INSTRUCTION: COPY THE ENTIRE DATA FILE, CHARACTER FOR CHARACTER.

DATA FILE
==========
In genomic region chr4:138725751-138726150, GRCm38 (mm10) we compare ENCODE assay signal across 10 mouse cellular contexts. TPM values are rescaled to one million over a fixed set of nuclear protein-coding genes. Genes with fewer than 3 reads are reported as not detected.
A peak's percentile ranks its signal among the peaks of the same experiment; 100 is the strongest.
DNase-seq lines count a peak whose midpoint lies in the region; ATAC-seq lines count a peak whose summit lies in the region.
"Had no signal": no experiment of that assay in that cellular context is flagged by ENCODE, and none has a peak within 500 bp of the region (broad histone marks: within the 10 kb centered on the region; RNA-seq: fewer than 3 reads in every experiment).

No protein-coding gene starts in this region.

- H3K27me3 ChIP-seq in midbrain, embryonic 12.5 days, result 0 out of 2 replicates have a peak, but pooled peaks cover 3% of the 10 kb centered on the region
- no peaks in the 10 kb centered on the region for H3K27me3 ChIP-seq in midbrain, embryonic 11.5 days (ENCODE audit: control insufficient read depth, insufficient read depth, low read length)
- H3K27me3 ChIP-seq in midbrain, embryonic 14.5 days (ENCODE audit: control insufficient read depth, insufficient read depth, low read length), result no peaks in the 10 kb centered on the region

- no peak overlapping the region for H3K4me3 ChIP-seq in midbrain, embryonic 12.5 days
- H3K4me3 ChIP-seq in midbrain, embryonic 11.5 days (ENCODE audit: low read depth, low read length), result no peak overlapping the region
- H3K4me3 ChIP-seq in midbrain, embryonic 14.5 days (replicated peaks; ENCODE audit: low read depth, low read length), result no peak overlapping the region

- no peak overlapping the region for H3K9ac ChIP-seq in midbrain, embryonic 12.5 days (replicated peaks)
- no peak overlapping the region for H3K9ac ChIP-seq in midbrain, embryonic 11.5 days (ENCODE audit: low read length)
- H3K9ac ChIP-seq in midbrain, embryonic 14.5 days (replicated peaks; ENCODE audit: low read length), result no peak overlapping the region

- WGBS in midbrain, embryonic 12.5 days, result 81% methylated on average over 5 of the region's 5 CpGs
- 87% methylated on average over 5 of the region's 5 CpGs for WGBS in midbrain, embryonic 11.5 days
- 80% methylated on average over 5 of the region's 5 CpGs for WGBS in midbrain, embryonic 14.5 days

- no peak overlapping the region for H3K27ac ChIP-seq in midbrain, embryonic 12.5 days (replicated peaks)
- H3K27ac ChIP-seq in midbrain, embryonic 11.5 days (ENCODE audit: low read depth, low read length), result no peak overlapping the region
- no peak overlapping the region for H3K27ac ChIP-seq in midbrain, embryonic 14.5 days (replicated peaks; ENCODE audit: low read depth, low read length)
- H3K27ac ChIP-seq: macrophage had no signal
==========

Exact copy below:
In genomic region chr4:138725751-138726150, GRCm38 (mm10) we compare ENCODE assay signal across 10 mouse cellular contexts. TPM values are rescaled to one million over a fixed set of nuclear protein-coding genes. Genes with fewer than 3 reads are reported as not detected.
A peak's percentile ranks its signal among the peaks of the same experiment; 100 is the strongest.
DNase-seq lines count a peak whose midpoint lies in the region; ATAC-seq lines count a peak whose summit lies in the region.
"Had no signal": no experiment of that assay in that cellular context is flagged by ENCODE, and none has a peak within 500 bp of the region (broad histone marks: within the 10 kb centered on the region; RNA-seq: fewer than 3 reads in every experiment).

No protein-coding gene starts in this region.

- H3K27me3 ChIP-seq in midbrain, embryonic 12.5 days, result 0 out of 2 replicates have a peak, but pooled peaks cover 3% of the 10 kb centered on the region
- no peaks in the 10 kb centered on the region for H3K27me3 ChIP-seq in midbrain, embryonic 11.5 days (ENCODE audit: control insufficient read depth, insufficient read depth, low read length)
- H3K27me3 ChIP-seq in midbrain, embryonic 14.5 days (ENCODE audit: control insufficient read depth, insufficient read depth, low read length), result no peaks in the 10 kb centered on the region

- no peak overlapping the region for H3K4me3 ChIP-seq in midbrain, embryonic 12.5 days
- H3K4me3 ChIP-seq in midbrain, embryonic 11.5 days (ENCODE audit: low read depth, low read length), result no peak overlapping the region
- H3K4me3 ChIP-seq in midbrain, embryonic 14.5 days (replicated peaks; ENCODE audit: low read depth, low read length), result no peak overlapping the region

- no peak overlapping the region for H3K9ac ChIP-seq in midbrain, embryonic 12.5 days (replicated peaks)
- no peak overlapping the region for H3K9ac ChIP-seq in midbrain, embryonic 11.5 days (ENCODE audit: low read length)
- H3K9ac ChIP-seq in midbrain, embryonic 14.5 days (replicated peaks; ENCODE audit: low read length), result no peak overlapping the region

- WGBS in midbrain, embryonic 12.5 days, result 81% methylated on average over 5 of the region's 5 CpGs
- 87% methylated on average over 5 of the region's 5 CpGs for WGBS in midbrain, embryonic 11.5 days
- 80% methylated on average over 5 of the region's 5 CpGs for WGBS in midbrain, embryonic 14.5 days

- no peak overlapping the region for H3K27ac ChIP-seq in midbrain, embryonic 12.5 days (replicated peaks)
- H3K27ac ChIP-seq in midbrain, embryonic 11.5 days (ENCODE audit: low read depth, low read length), result no peak overlapping the region
- no peak overlapping the region for H3K27ac ChIP-seq in midbrain, embryonic 14.5 days (replicated peaks; ENCODE audit: low read depth, low read length)
- H3K27ac ChIP-seq: macrophage had no signal